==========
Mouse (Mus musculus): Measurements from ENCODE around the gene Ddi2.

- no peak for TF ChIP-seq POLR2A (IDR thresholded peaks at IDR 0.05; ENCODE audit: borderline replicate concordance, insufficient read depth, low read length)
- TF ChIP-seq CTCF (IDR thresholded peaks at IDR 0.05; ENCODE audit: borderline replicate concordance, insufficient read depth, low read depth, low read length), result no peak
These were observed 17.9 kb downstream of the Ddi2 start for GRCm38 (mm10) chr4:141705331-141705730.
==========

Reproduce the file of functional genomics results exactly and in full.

Mouse (Mus musculus): Measurements from ENCODE around the gene Ddi2.

- no peak for TF ChIP-seq POLR2A (IDR thresholded peaks at IDR 0.05; ENCODE audit: borderline replicate concordance, insufficient read depth, low read length)
- TF ChIP-seq CTCF (IDR thresholded peaks at IDR 0.05; ENCODE audit: borderline replicate concordance, insufficient read depth, low read depth, low read length), result no peak
These were observed 17.9 kb downstream of the Ddi2 start for GRCm38 (mm10) chr4:141705331-141705730.